You’re out on your own and trying to make a future for yourself. You’re truly independent for the first time in your life. College is the perfect time to implement lifestyle changes. You’re already doing a lot of self-discovery and self-improvement. If you’ve ever been interested in going vegan, college is the right time to start making that change. It can be a little tricky to implement, but if you know what you’re getting yourself into, it’s no big deal.
1. Prioritize Protein in Snacks
Junk food is always readily available on college campuses, but much of it isn’t vegan. Cheesy snacks and meaty snacks are everywhere. You’ll need to build up your own snack stash. You may have heard that vegans don’t get enough protein, but that only applies to vegans who carelessly munch on junk food. Prioritizing vegan protein in your snacks is a surprisingly easy way to handle two problems at once. Swap greasy nachos for some yummy whole grain tortilla chips and hummus. Ditch premade snack cakes in favor of peanut butter and crackers.
2. Look at Your Local Eateries
Your friends are going to want to go out to eat. Don’t despair! You don’t have to sit in your dorm by yourself when everyone else is out having a good time. You may not be able to convince all of them to go to a vegan restaurant, but you may be able to go to a traditional restaurant that still has options for you. Being a vegan at a restaurant is nowhere near as hard as it used to be – many people have become vegans, and some people casually eat vegan or vegetarian for health reasons. Check out what restaurants can accommodate you.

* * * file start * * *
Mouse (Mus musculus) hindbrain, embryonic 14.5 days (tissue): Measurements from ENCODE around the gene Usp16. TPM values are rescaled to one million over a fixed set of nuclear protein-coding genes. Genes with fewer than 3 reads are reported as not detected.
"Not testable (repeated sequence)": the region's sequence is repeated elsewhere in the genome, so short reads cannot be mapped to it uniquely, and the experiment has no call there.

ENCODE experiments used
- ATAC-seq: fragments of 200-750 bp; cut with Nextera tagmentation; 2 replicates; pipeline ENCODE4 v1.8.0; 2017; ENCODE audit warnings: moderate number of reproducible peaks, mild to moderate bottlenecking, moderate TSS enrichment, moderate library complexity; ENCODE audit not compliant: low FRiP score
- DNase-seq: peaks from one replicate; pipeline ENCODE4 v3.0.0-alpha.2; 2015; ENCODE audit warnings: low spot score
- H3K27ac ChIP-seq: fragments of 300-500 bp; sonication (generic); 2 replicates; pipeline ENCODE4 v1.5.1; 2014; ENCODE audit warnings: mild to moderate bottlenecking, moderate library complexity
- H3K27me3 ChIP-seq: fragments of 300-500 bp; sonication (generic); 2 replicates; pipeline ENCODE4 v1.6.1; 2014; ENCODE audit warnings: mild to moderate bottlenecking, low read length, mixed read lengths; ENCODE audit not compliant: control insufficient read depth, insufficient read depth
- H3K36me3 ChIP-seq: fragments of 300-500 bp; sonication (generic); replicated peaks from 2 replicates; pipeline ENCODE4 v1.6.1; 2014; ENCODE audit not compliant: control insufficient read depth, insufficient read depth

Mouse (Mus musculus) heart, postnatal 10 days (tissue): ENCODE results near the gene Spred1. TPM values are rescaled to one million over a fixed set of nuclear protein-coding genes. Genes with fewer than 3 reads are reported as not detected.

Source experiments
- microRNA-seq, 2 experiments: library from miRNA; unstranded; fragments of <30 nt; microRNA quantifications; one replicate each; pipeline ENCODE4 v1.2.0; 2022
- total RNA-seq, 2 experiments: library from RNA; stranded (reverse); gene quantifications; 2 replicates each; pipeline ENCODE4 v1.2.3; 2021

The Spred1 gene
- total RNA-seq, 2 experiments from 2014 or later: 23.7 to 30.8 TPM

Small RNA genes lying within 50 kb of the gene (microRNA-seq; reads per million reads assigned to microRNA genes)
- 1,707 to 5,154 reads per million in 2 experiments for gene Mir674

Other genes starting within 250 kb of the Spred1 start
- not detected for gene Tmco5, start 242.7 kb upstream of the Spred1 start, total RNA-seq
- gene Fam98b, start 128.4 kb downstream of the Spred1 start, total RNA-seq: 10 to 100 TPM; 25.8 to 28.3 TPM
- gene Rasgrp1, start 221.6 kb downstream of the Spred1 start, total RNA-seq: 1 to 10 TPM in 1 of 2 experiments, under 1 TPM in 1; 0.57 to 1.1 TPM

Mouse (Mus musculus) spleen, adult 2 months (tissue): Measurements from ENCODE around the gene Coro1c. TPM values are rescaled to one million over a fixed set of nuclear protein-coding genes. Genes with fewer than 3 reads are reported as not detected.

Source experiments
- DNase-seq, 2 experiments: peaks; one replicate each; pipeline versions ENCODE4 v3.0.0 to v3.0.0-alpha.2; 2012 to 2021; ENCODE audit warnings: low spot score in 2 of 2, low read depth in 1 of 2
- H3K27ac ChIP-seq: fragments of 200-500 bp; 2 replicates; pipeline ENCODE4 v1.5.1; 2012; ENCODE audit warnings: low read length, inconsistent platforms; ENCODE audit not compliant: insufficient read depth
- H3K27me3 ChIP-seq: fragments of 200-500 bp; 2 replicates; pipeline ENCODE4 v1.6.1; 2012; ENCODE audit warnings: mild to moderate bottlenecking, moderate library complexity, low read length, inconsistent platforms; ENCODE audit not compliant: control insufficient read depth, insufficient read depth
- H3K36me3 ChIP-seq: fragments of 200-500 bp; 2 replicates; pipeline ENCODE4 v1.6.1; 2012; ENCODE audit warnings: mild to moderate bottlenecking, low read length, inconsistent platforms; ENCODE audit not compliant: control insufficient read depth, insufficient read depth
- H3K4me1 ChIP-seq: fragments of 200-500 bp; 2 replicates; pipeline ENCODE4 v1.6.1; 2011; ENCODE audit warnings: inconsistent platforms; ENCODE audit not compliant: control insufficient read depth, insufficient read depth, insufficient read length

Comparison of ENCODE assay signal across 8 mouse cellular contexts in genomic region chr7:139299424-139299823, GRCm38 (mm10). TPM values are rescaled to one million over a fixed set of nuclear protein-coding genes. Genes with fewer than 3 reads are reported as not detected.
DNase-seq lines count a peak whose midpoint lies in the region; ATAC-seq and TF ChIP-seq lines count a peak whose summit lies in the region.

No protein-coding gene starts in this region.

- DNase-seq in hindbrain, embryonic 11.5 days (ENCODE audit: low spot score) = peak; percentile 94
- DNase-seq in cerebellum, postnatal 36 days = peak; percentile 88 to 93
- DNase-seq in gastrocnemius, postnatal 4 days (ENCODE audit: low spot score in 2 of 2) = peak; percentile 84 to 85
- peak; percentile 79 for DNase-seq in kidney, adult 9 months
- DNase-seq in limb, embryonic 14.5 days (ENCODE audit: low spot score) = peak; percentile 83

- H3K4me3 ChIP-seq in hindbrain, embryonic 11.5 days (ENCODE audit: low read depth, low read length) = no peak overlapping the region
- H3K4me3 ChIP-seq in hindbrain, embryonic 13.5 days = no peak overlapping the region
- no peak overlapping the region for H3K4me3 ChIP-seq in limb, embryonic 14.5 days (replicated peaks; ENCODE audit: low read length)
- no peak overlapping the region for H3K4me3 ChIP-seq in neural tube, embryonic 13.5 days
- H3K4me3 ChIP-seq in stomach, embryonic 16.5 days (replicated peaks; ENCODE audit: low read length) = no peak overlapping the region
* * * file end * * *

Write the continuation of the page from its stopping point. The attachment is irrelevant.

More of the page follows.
3. Learn to Cook
Most college students don’t cook. You may be familiar with the common rumor that people gain weight during their first year of college. Students are busy, dorms are often ill-equipped for budding chefs, and everyone is working on a budget. You won’t be able to get most fast food, so you’ll need to be able to feed yourself. If you purchase vegan ingredients economically and prepare meals ahead of time, you might actually find that you spend less than you would if you were to rely on ready-made or fast foods.
4. Take Your Vitamins
Vegans do need to take vitamins to make up for the things they’ve removed from their diet. Vitamin B12 is the most important. A deficiency can make you really sick, and you might want to take your B12 in tablet or sublingual form. Removing foods from your diet could possibly narrow your variety, and you may not know what you’re missing. Listen to your body and take a multivitamin while you’re researching the huge variety of vegan foods that will help bring you some nutritional balance.
5. Don’t Expect Everything to Go Perfectly
You’re going to slip up and eat dairy or meat occasionally. It may not be a result of your willpower failing you – it could be because animal products are hiding in some of the places you’d least expect. You might have a few accidents here and there because you didn’t realize eggs were lurking in an unusual place. You might also have cravings for regular pizza. There’s nothing wrong with that. You might have to acclimate slowly. Reducing your intake of meat and dairy is one of the easiest, softest ways to come to a complete stop. Don’t be too hard on yourself. You need to be ready to fully commit.
Being a vegan is different, but it doesn’t have to be hard. Like any big change, it’s something you’re going to have to adapt to. Once you’re comfortable and knowledgeable in your veganism, it will become a long-term sustainable change that can stay with you for the rest of your life.